Table 2 presents data for last the 18 fiscal years. When the price of oil exceeded $ 111 in 2012-13, CAD rose to its highest at 4.8% of GDP.
Rising oil price and inflation
The connection between oil price and domestic inflation is obvious. With production cost of every economic activity influenced by transport cost, either in regard to movement of raw materials, or of food and vegetables and finished products to retail shops, consumer price index has to reflect the rise in transport cost. Table 3 illustrates the connection between oil price and inflation.
The rise in oil price in the last three months (Feb to April of 2018) has resulted in inflation going up to 4.58% in April 2018. In May 2018, oil price already touched $80 and soon we will have another upward revision in consumer price index for May. It would be a close 6%.
What will be the RBI decision?
With all the alarming signs on the horizon facing the economy, the natural tendency is to look back and check the recent history. The 2012-13 trends in oil price and inflation, currency movements have close resemblance to the latest recent economic scene. At the same time there are dissimilarities as well.
First, some similarities, oil price shot up in 2012-13 to $111.63/barrel; and inflation was high at 8.4%. In 2012-13, imports averaged at $41 billion/month, quite close to $39 billion/month as in 2017-18; and exports at $25/month, both in 2012-13 and 2017-18. Yet another similarity was in regard to rupee-dollar exchange rates. There was sharp fall in rupee in June 2013.
The rupee fell from 56.76 to 67.88. The former Deputy Governor, RBI, Rakesh Mohan and Prof Partha Ray in their 2017 IMF Working Paper put the blame rightly on the outflow. According to them, “The episode of sharp depreciation was primarily triggered by the outflow of FII investment (both debt and equity) following tapering hints of the US Federal Reserve”.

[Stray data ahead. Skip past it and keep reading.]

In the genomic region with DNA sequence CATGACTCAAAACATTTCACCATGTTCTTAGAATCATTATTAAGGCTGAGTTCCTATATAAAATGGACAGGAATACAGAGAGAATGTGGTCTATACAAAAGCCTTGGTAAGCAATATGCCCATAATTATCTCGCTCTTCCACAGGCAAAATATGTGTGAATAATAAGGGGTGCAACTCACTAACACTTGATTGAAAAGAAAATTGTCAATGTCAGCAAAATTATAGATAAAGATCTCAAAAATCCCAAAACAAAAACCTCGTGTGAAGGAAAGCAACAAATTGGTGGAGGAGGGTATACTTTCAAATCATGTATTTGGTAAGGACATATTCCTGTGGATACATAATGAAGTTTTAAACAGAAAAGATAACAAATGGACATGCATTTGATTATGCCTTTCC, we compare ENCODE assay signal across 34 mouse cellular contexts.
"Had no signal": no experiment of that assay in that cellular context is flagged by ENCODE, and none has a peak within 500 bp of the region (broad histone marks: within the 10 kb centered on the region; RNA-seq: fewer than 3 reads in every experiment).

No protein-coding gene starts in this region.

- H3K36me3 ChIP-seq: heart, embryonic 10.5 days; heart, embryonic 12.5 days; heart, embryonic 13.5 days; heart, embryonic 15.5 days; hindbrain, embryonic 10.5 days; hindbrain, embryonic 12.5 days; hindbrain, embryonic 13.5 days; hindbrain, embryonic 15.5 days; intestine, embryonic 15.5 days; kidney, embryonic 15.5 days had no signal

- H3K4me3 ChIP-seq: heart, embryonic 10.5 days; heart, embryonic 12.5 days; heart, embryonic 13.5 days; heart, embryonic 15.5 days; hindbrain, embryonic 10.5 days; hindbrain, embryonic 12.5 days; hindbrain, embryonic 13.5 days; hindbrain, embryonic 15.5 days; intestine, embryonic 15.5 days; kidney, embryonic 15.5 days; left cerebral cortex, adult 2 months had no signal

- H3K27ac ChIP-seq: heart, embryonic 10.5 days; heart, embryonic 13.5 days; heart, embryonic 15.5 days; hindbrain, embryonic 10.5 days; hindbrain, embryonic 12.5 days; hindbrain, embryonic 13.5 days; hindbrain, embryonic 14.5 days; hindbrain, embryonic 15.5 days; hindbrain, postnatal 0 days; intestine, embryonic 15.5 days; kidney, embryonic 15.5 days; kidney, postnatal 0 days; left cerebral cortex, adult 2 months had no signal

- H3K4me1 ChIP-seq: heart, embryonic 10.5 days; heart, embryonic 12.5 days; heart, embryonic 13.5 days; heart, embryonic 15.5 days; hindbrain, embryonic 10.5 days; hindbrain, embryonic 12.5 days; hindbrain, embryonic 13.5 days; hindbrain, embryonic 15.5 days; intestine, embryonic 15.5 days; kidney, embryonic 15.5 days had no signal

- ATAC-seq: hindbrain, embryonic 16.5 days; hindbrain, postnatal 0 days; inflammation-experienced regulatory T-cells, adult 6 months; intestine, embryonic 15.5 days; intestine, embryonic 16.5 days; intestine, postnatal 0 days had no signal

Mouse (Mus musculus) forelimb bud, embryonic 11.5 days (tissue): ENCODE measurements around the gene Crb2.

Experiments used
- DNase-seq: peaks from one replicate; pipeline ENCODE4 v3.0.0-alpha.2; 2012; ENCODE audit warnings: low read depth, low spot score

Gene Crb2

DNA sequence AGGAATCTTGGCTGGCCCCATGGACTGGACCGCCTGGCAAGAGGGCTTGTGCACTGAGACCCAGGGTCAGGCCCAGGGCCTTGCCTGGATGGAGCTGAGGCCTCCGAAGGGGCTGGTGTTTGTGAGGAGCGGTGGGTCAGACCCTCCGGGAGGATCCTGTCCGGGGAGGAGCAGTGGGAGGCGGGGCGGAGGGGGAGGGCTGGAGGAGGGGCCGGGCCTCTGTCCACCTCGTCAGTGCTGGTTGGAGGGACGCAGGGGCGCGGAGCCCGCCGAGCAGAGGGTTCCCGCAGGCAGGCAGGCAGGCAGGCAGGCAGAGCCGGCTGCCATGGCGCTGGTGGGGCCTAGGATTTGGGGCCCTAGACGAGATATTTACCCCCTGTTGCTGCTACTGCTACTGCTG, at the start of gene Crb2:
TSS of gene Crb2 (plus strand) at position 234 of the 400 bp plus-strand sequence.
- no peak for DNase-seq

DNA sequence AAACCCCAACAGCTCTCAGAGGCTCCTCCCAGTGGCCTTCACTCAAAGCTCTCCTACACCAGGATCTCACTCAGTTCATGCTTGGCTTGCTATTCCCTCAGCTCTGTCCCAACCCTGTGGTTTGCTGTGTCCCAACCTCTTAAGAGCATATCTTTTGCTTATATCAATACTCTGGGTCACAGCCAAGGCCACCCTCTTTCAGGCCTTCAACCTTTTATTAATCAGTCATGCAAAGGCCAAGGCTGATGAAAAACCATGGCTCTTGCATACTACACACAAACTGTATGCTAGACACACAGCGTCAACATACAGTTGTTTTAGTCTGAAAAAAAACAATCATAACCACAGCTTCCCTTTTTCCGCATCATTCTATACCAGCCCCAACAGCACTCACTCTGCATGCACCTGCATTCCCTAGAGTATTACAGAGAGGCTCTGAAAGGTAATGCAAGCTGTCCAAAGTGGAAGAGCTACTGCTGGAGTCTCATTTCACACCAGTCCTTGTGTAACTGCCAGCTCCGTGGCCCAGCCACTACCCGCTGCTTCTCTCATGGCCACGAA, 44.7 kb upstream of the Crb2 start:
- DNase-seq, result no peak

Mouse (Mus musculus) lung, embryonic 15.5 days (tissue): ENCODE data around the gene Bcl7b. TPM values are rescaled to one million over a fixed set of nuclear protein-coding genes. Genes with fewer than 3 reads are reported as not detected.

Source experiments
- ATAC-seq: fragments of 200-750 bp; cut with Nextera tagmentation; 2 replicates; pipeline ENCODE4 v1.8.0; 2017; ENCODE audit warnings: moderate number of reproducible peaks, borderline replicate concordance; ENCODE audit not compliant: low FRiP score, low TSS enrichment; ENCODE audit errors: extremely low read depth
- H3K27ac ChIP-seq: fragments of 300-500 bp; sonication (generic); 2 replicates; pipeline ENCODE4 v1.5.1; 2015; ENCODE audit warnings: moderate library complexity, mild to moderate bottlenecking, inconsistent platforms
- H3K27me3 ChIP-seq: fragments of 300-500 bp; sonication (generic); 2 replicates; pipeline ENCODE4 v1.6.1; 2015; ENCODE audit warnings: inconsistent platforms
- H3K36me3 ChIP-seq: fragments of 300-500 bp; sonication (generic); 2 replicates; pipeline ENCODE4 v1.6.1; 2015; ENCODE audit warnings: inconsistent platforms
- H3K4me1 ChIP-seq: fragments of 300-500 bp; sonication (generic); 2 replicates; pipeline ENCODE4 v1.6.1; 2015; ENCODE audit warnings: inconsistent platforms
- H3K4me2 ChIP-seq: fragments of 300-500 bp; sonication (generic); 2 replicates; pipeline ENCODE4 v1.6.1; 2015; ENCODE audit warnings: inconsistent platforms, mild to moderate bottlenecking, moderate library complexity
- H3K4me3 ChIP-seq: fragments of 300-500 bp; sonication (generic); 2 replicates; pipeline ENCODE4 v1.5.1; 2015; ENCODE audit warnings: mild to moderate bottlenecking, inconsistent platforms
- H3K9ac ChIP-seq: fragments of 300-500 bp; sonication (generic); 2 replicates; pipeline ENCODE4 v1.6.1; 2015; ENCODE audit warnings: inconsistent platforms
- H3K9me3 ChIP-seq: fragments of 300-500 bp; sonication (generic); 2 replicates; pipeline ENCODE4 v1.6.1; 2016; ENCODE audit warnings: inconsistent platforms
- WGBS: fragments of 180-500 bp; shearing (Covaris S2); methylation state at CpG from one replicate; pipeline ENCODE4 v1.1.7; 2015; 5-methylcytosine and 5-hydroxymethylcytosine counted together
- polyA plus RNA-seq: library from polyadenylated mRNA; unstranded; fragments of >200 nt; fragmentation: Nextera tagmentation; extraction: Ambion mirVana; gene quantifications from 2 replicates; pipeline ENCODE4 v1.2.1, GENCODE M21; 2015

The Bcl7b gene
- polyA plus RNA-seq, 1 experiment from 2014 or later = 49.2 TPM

We have a similar situation here. Foreigners buy Indian bonds because of favourable interest rate differential compared with other countries after evaluating currency risks. A narrowing gap differential, with US bond rates going up pulls away FII from Indian bonds.
So what would RBI decide next month in the meeting of the Monetary Policy Committee?
It can do what RBI did in July 2013.
The circumstances are similar except for a few things. Foreign reserves today are far higher at $396 billion, as compared to $270 billion then; and the reserves are sufficient to cover 10 months of imports as compared to 7 months of imports in 2013. The then new RBI Governor, Raghu Ram Rajan in his maiden monetary policy decision raised the policy rate by 25 basis points. The rise in interest rate was primarily an anti-inflationary measure. But it certainly helped preventing further outflows of capital.
Improving the economic climate?
That is left to the government in power. The central bank cannot do it alone. With rising non-performing assets of banks, and the second largest public sector bank, the Punjab National Bank being downgraded by the rating agency Moody’s, from the local and foreign currency deposit rating to Ba1/NP from Baa3/P-3 along with downgrading the bank’s baseline credit assessment and foreign currency issuer rating, things are not rosy anyway. The crony capitalism nurtured by the politicians-businessmen nexus ever since the nationalisation of banks and unwillingness to initiate major reforms including privatisation of banks would continue to weaken the pro-growth climate, which would only aggravate sovereign and currency risks.
Dr T.K. Jayaraman is an Adjunct Professor, Amrita School of Business, Bengaluru Campus, Amrita Vishwa Vidya Peetham